Pilgrimage: The Soul in Search of Itself
Just this week I got a flyer in the mail from the New York Center for Jungian Studies, advertising their 2013 Jung in Ireland program. One program was titled "Pilgrimage: The Soul in Search of Itself," and the copy gets to the heart of much of what I have tried to evoke in my writings on Babalú-Ayé and pilgrimage.
"Pilgrimage, an archetype representing the search for spiritual centeredness and wholeness, compels us to separate ourselves from ordinary life and place, and to embark on a meaningful encounter with what C.G. Jung calls the “Self.” Throughout the ages, people from all walks of life and every religious tradition have embarked on pilgrimages, explorations that mirror a spiritual journey inward to reflect on our life’s meaning and purpose.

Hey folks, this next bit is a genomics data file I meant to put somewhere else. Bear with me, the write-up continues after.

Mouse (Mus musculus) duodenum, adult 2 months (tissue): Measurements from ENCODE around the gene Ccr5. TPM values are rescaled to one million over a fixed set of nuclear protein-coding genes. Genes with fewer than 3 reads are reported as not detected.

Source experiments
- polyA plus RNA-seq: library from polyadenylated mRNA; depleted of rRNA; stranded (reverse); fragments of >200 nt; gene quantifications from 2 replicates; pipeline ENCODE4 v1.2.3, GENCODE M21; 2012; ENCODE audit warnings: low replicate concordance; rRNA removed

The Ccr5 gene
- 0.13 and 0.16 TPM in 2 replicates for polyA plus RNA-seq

Just as no two people are the same, no two pilgrimages are the same. Some necessitate a concrete and literal destination, while others consist of an inner, self-directed goal. But all pilgrimages have in common a restless human longing for depth, transcendence, and, ultimately, an authentic sense of being at home with ourselves in an ever-changing world. These are found in the soul’s search for itself. And, as such, we are all pilgrims.
"...We...come to understand how the often perilous journey and difficult inner work of the pilgrim is not so much of discovery but of rediscovery, not attainment but a reinstatement of the original human condition and even, as some would have it, a way back to a world of meaning and spirit."
(The image is a pilgrim on the way to Rincón, Cuba, as part of the annual festival of San Lázaro.)